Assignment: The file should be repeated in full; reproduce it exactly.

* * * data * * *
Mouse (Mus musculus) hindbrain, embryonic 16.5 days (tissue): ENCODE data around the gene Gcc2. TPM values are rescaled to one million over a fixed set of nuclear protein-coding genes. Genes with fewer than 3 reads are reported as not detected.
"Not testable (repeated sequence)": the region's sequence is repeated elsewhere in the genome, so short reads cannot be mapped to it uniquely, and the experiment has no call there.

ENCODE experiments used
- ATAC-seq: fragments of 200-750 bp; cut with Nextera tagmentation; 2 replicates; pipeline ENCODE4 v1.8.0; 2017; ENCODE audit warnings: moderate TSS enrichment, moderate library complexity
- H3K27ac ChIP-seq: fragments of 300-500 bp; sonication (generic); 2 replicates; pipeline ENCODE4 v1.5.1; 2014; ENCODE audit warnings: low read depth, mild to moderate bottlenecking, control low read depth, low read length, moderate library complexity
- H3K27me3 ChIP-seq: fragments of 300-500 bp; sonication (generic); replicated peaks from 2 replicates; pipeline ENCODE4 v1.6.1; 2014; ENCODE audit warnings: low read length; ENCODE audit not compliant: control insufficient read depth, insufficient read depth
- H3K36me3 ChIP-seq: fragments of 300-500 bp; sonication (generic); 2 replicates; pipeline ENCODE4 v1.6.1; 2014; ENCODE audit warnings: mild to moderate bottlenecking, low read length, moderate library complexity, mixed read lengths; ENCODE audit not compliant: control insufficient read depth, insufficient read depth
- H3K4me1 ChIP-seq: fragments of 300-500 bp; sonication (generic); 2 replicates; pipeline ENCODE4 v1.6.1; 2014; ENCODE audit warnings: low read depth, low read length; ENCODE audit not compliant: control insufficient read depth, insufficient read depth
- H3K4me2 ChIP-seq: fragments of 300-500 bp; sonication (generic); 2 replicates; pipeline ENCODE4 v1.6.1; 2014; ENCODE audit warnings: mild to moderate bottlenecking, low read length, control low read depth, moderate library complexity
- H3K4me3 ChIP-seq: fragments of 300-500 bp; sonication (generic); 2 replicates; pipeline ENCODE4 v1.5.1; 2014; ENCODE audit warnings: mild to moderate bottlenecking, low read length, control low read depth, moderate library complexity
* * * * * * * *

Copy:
Mouse (Mus musculus) hindbrain, embryonic 16.5 days (tissue): ENCODE data around the gene Gcc2. TPM values are rescaled to one million over a fixed set of nuclear protein-coding genes. Genes with fewer than 3 reads are reported as not detected.
"Not testable (repeated sequence)": the region's sequence is repeated elsewhere in the genome, so short reads cannot be mapped to it uniquely, and the experiment has no call there.

ENCODE experiments used
- ATAC-seq: fragments of 200-750 bp; cut with Nextera tagmentation; 2 replicates; pipeline ENCODE4 v1.8.0; 2017; ENCODE audit warnings: moderate TSS enrichment, moderate library complexity
- H3K27ac ChIP-seq: fragments of 300-500 bp; sonication (generic); 2 replicates; pipeline ENCODE4 v1.5.1; 2014; ENCODE audit warnings: low read depth, mild to moderate bottlenecking, control low read depth, low read length, moderate library complexity
- H3K27me3 ChIP-seq: fragments of 300-500 bp; sonication (generic); replicated peaks from 2 replicates; pipeline ENCODE4 v1.6.1; 2014; ENCODE audit warnings: low read length; ENCODE audit not compliant: control insufficient read depth, insufficient read depth
- H3K36me3 ChIP-seq: fragments of 300-500 bp; sonication (generic); 2 replicates; pipeline ENCODE4 v1.6.1; 2014; ENCODE audit warnings: mild to moderate bottlenecking, low read length, moderate library complexity, mixed read lengths; ENCODE audit not compliant: control insufficient read depth, insufficient read depth
- H3K4me1 ChIP-seq: fragments of 300-500 bp; sonication (generic); 2 replicates; pipeline ENCODE4 v1.6.1; 2014; ENCODE audit warnings: low read depth, low read length; ENCODE audit not compliant: control insufficient read depth, insufficient read depth
- H3K4me2 ChIP-seq: fragments of 300-500 bp; sonication (generic); 2 replicates; pipeline ENCODE4 v1.6.1; 2014; ENCODE audit warnings: mild to moderate bottlenecking, low read length, control low read depth, moderate library complexity
- H3K4me3 ChIP-seq: fragments of 300-500 bp; sonication (generic); 2 replicates; pipeline ENCODE4 v1.5.1; 2014; ENCODE audit warnings: mild to moderate bottlenecking, low read length, control low read depth, moderate library complexity